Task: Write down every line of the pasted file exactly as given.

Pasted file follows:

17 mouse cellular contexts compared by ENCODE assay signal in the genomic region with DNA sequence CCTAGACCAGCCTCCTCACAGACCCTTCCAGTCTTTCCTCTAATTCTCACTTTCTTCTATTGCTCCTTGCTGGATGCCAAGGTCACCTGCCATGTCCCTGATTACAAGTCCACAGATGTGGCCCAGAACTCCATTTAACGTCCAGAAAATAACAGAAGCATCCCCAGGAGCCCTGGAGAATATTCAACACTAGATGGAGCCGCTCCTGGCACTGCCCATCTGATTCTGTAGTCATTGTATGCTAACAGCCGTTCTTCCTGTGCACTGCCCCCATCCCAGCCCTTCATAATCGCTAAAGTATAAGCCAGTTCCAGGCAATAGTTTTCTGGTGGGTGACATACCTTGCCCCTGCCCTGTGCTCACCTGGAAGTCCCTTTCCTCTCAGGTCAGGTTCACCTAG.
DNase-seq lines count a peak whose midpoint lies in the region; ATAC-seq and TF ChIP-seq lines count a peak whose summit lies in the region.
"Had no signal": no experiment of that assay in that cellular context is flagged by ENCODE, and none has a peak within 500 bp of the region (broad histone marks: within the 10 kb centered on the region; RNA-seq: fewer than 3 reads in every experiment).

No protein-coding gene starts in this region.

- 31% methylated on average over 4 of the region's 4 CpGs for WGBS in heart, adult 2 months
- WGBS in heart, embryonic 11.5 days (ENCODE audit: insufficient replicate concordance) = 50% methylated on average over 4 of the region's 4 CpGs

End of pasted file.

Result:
17 mouse cellular contexts compared by ENCODE assay signal in the genomic region with DNA sequence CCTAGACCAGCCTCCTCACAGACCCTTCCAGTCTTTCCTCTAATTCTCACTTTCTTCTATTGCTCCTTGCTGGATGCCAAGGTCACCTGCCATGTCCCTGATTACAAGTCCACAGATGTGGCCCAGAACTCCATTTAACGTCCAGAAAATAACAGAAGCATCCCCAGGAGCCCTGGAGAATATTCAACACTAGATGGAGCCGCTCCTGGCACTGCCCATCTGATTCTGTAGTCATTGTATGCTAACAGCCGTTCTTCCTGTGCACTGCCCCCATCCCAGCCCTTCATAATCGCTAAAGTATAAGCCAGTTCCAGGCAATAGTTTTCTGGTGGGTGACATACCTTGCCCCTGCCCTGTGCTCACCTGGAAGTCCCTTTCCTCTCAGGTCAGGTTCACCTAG.
DNase-seq lines count a peak whose midpoint lies in the region; ATAC-seq and TF ChIP-seq lines count a peak whose summit lies in the region.
"Had no signal": no experiment of that assay in that cellular context is flagged by ENCODE, and none has a peak within 500 bp of the region (broad histone marks: within the 10 kb centered on the region; RNA-seq: fewer than 3 reads in every experiment).

No protein-coding gene starts in this region.

- 31% methylated on average over 4 of the region's 4 CpGs for WGBS in heart, adult 2 months
- WGBS in heart, embryonic 11.5 days (ENCODE audit: insufficient replicate concordance) = 50% methylated on average over 4 of the region's 4 CpGs